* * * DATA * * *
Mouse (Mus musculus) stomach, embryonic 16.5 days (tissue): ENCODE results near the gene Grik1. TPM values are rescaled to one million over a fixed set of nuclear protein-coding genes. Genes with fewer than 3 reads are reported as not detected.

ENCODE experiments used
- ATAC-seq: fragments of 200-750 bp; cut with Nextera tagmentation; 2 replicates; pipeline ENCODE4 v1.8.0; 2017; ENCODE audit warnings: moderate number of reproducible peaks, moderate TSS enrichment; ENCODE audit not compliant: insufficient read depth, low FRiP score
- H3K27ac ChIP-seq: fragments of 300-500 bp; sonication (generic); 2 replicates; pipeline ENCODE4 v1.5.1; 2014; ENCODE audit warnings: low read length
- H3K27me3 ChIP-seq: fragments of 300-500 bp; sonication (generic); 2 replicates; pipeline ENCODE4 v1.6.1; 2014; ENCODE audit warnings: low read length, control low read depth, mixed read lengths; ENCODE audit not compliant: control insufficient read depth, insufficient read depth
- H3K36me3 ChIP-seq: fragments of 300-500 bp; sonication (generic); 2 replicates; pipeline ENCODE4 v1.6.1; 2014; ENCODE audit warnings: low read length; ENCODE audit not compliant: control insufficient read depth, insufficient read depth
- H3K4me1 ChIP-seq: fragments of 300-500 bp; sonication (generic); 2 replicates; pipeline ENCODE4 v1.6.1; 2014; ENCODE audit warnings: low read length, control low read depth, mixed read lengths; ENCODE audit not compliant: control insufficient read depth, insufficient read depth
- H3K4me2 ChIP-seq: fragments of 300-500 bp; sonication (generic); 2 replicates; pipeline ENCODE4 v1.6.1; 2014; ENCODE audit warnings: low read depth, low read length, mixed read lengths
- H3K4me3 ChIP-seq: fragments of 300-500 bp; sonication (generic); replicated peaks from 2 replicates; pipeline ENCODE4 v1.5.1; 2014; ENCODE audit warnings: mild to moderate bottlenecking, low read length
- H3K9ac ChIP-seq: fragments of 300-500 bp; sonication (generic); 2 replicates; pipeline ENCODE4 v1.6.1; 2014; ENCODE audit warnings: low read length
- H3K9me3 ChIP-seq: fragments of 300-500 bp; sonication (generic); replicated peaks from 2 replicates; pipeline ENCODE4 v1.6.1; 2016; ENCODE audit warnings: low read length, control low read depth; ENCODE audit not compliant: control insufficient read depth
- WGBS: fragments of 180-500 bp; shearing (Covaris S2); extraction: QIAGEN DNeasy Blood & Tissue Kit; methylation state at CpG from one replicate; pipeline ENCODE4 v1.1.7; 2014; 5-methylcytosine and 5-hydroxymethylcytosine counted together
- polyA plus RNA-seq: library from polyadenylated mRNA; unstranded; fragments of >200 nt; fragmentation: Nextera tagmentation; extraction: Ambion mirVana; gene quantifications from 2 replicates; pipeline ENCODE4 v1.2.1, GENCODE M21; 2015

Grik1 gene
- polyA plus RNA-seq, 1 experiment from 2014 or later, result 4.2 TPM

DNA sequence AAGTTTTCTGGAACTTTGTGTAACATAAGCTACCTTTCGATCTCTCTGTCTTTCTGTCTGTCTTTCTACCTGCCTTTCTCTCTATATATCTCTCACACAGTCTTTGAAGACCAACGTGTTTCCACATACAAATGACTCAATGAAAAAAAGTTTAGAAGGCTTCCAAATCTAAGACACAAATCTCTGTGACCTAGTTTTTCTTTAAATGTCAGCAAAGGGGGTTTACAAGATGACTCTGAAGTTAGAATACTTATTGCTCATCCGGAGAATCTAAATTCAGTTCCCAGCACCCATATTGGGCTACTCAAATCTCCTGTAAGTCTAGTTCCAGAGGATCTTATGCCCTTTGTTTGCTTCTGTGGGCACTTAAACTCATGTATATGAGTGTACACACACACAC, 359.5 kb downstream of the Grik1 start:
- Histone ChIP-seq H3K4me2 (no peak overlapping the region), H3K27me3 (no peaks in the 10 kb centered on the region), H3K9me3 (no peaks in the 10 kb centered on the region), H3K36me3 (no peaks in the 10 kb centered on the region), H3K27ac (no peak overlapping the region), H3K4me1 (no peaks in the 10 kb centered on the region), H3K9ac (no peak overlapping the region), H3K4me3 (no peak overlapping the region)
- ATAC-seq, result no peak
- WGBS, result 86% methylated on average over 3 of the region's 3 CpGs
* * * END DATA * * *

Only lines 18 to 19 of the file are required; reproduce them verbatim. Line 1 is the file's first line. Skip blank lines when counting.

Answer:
- ATAC-seq, result no peak
- WGBS, result 86% methylated on average over 3 of the region's 3 CpGs